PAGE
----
The document’s piece de resistance is this half-assed suggestion at the bottom of the page:

If you have made the informed decision to formula feed and need information on how to prepare it safely, please visit Ottawa Public Health’s Food safety page.

Ah, I see. So if you’ve made a decision to do something that causes nothing but inconvenience, pain, and suffering for you and your child (and your community- can’t forfet your community!) based on this “information”, you should just go to a different department, because we’re freaking OVER you. Notice that when the link for more information on breastfeeding follows this taxonomy:

Residents>>Public health>>Pregnancy and babies>>Healthy baby and parenting>>Feeding your baby>>Breastfeeding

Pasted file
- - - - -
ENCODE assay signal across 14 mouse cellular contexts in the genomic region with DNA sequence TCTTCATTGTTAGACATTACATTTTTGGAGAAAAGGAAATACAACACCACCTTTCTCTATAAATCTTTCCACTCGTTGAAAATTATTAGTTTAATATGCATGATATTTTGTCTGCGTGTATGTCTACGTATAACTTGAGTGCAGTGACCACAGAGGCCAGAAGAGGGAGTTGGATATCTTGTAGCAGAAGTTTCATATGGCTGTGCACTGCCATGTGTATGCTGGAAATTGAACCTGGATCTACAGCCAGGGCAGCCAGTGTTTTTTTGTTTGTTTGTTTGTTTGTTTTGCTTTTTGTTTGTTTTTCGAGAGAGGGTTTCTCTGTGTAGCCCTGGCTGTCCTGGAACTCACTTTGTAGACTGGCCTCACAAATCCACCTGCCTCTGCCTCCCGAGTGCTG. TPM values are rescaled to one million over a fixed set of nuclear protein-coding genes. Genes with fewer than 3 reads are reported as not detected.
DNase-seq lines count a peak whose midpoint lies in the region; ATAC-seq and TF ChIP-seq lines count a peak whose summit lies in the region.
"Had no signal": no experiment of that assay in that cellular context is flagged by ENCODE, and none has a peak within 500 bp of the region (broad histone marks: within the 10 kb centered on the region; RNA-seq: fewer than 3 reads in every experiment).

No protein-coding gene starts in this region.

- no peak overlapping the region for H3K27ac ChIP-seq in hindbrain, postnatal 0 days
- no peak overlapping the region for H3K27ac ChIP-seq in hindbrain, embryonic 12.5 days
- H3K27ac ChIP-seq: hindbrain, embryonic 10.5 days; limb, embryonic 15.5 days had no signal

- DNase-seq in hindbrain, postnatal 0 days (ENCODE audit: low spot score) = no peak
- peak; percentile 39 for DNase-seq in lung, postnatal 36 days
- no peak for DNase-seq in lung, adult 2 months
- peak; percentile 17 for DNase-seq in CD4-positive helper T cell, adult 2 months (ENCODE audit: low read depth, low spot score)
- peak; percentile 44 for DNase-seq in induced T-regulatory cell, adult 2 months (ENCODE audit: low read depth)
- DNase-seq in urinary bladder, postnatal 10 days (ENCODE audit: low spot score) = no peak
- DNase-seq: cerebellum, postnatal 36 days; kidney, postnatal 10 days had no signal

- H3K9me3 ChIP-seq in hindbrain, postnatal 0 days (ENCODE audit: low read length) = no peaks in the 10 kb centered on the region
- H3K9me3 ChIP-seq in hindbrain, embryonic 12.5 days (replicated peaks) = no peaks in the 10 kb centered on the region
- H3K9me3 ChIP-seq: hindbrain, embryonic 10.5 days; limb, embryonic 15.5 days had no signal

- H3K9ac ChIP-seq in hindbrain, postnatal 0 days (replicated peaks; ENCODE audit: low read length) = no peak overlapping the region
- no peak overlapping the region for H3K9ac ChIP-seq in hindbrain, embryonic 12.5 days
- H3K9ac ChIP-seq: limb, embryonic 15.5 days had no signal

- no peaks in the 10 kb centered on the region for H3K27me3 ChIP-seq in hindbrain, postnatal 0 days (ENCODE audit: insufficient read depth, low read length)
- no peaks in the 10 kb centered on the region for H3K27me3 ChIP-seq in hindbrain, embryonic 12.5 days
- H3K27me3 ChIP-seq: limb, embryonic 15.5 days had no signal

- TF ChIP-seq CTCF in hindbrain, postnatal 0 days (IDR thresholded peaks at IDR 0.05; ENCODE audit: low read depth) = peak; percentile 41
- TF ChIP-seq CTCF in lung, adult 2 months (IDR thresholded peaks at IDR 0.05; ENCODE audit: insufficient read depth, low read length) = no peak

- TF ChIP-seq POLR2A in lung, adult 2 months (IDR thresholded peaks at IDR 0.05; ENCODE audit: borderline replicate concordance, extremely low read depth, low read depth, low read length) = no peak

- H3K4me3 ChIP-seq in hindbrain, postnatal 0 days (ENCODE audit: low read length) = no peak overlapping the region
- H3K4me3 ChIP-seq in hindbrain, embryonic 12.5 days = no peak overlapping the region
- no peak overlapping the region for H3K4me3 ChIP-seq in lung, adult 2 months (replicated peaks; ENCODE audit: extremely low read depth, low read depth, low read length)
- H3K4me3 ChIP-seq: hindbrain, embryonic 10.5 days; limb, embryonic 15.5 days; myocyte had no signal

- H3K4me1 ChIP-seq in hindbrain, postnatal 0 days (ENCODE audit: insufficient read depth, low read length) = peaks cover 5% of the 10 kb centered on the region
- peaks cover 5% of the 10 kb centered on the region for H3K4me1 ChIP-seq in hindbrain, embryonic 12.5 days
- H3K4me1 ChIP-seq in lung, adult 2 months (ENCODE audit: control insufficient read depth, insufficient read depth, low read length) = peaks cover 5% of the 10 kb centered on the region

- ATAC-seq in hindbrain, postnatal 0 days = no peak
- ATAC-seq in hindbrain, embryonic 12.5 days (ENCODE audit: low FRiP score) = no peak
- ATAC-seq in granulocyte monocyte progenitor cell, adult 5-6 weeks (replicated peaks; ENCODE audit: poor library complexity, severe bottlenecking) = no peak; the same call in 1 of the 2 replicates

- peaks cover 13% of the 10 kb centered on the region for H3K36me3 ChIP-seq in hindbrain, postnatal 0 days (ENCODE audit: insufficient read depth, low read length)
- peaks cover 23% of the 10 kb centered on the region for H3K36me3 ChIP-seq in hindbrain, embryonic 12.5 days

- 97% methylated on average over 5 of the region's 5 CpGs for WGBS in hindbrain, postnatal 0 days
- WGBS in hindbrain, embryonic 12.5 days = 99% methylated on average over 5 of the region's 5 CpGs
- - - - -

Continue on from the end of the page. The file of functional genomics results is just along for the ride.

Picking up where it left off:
There is NOTHING about formula in this “Feeding your baby” section. Instead, formula feeding monsters, er, mothers are directed to:

Residents>>Public health>>Food safety and inspections>>Baby Formula

Apparently, healthy babies and parenting only has to do with breastfeeding. Formula feeding is on par with selling hot dogs at softball games.

I don’t even know what to say, except to all the soon-to-be moms and currently formula-feeding or combo-feeding mothers in Ottawa, I am so, so sorry. Your city health department sucks donkey balls. And if I were you, I’d start the angry tweets and emails right. Freaking. NOW.

Twitter: @ottawacity




Is donor milk dangerous? Not as dangerous as hypocrisy.

Those of you who have been reading this blog long enough are probably well aware that I hate hypocrisy. I mean, I hate it. I hate it in politics, I hate it in religion, I hate it in the spats I have with Fearless Husband, and of course, I hate it in the breastfeeding/formula feeding debate.

But most of all, I hate it in myself.

That’s why I’m sitting here agonizing over how to report on a study that hit the news cycle tonight. According to NBC News,